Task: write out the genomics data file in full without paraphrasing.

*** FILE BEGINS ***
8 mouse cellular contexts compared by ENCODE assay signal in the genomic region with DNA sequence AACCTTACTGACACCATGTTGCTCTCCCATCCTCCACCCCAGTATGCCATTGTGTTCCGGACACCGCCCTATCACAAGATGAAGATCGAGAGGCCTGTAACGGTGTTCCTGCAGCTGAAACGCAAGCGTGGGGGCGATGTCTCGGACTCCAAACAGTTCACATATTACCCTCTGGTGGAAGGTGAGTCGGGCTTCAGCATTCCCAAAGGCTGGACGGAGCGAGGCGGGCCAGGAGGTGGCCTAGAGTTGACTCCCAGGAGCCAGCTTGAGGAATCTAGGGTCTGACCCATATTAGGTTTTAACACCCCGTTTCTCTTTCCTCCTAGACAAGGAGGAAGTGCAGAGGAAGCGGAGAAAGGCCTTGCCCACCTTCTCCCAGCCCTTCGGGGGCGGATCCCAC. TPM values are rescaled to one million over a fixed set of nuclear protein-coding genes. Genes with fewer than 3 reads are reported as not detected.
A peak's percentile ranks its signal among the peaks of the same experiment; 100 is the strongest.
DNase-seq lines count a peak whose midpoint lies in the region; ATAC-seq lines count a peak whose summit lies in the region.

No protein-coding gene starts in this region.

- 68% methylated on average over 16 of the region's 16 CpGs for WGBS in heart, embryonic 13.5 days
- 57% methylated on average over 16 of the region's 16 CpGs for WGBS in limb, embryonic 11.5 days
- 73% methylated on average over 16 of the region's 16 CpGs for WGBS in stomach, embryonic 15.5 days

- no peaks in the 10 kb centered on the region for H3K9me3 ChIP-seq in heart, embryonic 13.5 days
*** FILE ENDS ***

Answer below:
8 mouse cellular contexts compared by ENCODE assay signal in the genomic region with DNA sequence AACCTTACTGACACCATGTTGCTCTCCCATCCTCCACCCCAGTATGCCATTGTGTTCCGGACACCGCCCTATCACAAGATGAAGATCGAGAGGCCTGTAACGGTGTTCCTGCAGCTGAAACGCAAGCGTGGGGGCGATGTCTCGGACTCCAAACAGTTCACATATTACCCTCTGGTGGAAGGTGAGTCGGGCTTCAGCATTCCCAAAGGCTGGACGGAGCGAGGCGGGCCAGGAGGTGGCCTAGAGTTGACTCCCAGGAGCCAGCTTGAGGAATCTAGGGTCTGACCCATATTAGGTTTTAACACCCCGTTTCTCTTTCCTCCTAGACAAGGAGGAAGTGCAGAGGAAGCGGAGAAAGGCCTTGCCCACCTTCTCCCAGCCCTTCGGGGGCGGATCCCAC. TPM values are rescaled to one million over a fixed set of nuclear protein-coding genes. Genes with fewer than 3 reads are reported as not detected.
A peak's percentile ranks its signal among the peaks of the same experiment; 100 is the strongest.
DNase-seq lines count a peak whose midpoint lies in the region; ATAC-seq lines count a peak whose summit lies in the region.

No protein-coding gene starts in this region.

- 68% methylated on average over 16 of the region's 16 CpGs for WGBS in heart, embryonic 13.5 days
- 57% methylated on average over 16 of the region's 16 CpGs for WGBS in limb, embryonic 11.5 days
- 73% methylated on average over 16 of the region's 16 CpGs for WGBS in stomach, embryonic 15.5 days

- no peaks in the 10 kb centered on the region for H3K9me3 ChIP-seq in heart, embryonic 13.5 days